Volume 17 • Issue 13 | August 13 - 19, 2004

THE PENNY POST


The peril of poetry

By Andrei Codrescu

Poetry’s getting a bad rep lately and it won’t be long now before Homeland Security rounds up the poets. Recent headlines had Saddam Hussein writing poetry and eating muffins in his cell. The stories went easy on the muffins, but they were quite hard on the poetry. The governor of New Jersey resigned because of a gay affair with an Israeli who allegedly writes poetry. The commentators stressed the poetry connection. Gay plus foreigner plus poetry equals bad. I also have it from an unimpeachable source that John Kerry writes poetry, and if that ever gets out he’s done for. It won’t take a lot of digging to find that Mao, Stalin, Ho Chi Min, Eugene McCarthy, and Che Guevara all wrote poetry. The people who run the world now speak in prose, but it isn’t just genre-bias that’s making them mad. At the opening ceremonies of the Athens Olympics I was surprised to learn that some countries our media never talks about, like Mozambique, have nearly twenty million inhabitants, and that half of them write poetry. My native country, Romania, a land teeming with people just as handsome and smart as me and loaded with plenty of natural resources (such as gymnasts and poets), weighs in at over twenty-one million. All we ever hear about Romania when there are no Olympics are stories about orphans, male prostitutes, wild dogs, and vampires. Yet every Romanian knows the folk saying, “a Romanian is born a poet on a trapeze.” My son, who just came back from Brazil (pop. 165 million), tells me that Brazilians speak in poetry and that they wear poetry in the form of very sexy fashions. In short, from a security point of view, there are billions of foreigners who are practicing poetry and are subject to its seditious irrationality. For the record, George Bush tried his hand at poetry and came up with “Roses are red, something, something,” for his wife. That was an attack on poetry. The perceived danger of poetry may cause more of our authorities to try to subvert it by writing bad verses, shutting out the world beyond our borders even more than they already have. Personally, I think it’s more honest (and less damaging to our psychic health) to round up the poets from the get-go.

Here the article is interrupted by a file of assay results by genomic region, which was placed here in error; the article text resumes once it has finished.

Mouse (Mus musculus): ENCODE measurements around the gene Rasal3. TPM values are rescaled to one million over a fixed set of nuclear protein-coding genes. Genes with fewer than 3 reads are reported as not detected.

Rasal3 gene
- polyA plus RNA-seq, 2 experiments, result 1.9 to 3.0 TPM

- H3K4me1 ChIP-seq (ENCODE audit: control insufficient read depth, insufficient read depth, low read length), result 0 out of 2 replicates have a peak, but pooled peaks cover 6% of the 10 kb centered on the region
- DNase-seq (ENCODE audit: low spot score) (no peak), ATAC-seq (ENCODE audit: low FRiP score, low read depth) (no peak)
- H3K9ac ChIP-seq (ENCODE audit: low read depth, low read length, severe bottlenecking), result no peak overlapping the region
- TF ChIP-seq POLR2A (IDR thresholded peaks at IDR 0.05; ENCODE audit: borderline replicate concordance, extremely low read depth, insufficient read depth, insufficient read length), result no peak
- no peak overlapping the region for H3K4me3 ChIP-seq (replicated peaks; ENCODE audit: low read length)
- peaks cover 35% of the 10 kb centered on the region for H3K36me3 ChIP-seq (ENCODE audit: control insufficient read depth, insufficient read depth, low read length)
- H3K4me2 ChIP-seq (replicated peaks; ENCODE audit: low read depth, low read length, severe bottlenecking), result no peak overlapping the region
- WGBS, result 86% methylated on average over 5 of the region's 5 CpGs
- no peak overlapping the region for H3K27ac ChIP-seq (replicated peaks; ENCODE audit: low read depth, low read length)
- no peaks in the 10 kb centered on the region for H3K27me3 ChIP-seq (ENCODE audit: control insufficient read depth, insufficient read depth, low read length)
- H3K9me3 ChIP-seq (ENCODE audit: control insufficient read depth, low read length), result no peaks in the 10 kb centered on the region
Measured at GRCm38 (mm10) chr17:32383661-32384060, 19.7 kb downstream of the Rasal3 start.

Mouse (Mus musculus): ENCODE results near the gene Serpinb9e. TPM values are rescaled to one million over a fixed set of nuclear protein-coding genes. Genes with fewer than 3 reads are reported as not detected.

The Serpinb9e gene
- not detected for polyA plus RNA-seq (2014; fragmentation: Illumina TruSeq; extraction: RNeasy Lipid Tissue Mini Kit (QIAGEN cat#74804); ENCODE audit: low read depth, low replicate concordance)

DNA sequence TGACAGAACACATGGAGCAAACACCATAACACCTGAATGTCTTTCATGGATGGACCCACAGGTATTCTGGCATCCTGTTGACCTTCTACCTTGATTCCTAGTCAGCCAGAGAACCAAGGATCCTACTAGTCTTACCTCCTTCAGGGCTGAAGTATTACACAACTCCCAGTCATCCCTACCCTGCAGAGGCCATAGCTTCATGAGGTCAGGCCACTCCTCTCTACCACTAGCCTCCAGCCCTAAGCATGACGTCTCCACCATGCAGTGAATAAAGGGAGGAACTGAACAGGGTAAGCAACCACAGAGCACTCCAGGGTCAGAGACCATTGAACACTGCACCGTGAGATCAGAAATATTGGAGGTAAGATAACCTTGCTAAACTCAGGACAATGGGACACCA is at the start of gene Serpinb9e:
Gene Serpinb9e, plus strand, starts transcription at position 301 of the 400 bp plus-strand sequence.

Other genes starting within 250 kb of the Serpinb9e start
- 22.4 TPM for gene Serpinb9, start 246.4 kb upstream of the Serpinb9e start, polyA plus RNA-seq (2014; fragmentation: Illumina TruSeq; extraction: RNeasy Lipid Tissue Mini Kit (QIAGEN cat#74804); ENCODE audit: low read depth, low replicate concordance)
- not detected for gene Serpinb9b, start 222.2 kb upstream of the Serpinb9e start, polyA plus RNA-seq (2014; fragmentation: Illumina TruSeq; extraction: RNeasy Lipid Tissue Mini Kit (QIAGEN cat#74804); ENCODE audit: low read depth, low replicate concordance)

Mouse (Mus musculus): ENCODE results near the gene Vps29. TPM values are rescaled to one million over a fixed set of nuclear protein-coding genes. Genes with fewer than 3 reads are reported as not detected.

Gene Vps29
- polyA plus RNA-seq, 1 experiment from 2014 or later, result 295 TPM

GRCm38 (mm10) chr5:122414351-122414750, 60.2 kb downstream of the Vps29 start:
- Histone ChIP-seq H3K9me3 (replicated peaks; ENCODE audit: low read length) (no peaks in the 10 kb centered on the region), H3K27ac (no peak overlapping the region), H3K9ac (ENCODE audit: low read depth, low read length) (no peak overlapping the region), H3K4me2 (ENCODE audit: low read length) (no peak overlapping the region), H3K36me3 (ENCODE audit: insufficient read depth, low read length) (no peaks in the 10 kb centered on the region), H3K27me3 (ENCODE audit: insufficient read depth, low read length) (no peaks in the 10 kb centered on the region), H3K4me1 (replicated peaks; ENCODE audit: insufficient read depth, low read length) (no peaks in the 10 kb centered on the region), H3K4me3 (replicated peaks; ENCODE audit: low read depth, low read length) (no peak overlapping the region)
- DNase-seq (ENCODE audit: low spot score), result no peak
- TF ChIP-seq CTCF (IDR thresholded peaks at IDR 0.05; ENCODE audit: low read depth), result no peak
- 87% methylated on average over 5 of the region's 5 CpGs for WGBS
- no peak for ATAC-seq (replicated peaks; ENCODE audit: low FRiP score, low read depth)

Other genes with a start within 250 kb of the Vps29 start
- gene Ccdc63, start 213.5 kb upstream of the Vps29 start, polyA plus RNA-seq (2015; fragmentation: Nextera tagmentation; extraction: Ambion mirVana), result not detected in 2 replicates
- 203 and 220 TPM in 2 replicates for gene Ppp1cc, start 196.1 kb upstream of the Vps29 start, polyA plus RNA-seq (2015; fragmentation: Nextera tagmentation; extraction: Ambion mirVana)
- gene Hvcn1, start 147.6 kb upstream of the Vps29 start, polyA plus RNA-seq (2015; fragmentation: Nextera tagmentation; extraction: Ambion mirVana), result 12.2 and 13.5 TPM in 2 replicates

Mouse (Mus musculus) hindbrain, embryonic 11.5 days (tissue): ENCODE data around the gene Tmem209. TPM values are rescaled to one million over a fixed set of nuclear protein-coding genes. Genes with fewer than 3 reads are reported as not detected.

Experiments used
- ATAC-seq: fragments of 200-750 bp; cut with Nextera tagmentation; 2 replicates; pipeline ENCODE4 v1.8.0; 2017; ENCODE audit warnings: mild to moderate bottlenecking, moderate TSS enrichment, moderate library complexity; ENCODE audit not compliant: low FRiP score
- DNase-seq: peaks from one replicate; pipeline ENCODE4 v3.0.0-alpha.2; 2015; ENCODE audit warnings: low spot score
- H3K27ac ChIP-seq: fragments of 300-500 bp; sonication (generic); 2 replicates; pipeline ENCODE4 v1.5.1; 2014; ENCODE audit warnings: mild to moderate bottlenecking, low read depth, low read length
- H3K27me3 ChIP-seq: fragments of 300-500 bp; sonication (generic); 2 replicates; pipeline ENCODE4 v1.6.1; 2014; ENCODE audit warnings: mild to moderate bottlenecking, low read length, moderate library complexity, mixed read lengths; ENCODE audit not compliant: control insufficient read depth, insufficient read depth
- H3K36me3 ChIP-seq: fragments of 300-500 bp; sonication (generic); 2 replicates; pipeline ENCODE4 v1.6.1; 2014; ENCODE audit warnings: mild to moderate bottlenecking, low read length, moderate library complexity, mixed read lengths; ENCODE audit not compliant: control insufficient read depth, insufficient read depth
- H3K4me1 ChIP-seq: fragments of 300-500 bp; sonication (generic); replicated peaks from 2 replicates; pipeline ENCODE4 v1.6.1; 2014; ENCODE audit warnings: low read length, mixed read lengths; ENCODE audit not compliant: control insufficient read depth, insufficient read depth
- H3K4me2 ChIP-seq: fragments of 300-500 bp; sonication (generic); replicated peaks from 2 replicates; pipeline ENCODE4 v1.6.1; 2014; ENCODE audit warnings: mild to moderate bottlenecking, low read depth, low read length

Andrei Codrescu teaches poetry in Louisiana.

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